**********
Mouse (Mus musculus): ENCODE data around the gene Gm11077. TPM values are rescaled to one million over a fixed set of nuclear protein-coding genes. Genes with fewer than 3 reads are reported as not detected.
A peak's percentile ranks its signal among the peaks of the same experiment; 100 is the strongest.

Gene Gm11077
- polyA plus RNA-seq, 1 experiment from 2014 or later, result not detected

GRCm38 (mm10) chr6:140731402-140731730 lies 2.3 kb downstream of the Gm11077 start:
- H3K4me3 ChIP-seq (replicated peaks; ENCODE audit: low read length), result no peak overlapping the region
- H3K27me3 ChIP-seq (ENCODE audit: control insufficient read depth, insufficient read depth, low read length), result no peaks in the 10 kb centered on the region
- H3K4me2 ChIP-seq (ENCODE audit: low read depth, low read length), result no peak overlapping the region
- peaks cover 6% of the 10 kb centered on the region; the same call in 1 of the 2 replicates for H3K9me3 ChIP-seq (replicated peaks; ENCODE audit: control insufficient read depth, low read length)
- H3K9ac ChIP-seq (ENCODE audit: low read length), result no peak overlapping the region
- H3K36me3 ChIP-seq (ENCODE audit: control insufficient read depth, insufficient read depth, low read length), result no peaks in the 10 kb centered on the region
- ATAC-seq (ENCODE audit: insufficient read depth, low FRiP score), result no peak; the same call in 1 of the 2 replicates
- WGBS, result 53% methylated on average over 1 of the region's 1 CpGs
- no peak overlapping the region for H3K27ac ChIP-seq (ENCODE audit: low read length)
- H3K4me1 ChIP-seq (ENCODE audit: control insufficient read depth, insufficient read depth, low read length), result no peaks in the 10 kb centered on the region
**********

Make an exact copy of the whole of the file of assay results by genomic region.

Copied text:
Mouse (Mus musculus): ENCODE data around the gene Gm11077. TPM values are rescaled to one million over a fixed set of nuclear protein-coding genes. Genes with fewer than 3 reads are reported as not detected.
A peak's percentile ranks its signal among the peaks of the same experiment; 100 is the strongest.

Gene Gm11077
- polyA plus RNA-seq, 1 experiment from 2014 or later, result not detected

GRCm38 (mm10) chr6:140731402-140731730 lies 2.3 kb downstream of the Gm11077 start:
- H3K4me3 ChIP-seq (replicated peaks; ENCODE audit: low read length), result no peak overlapping the region
- H3K27me3 ChIP-seq (ENCODE audit: control insufficient read depth, insufficient read depth, low read length), result no peaks in the 10 kb centered on the region
- H3K4me2 ChIP-seq (ENCODE audit: low read depth, low read length), result no peak overlapping the region
- peaks cover 6% of the 10 kb centered on the region; the same call in 1 of the 2 replicates for H3K9me3 ChIP-seq (replicated peaks; ENCODE audit: control insufficient read depth, low read length)
- H3K9ac ChIP-seq (ENCODE audit: low read length), result no peak overlapping the region
- H3K36me3 ChIP-seq (ENCODE audit: control insufficient read depth, insufficient read depth, low read length), result no peaks in the 10 kb centered on the region
- ATAC-seq (ENCODE audit: insufficient read depth, low FRiP score), result no peak; the same call in 1 of the 2 replicates
- WGBS, result 53% methylated on average over 1 of the region's 1 CpGs
- no peak overlapping the region for H3K27ac ChIP-seq (ENCODE audit: low read length)
- H3K4me1 ChIP-seq (ENCODE audit: control insufficient read depth, insufficient read depth, low read length), result no peaks in the 10 kb centered on the region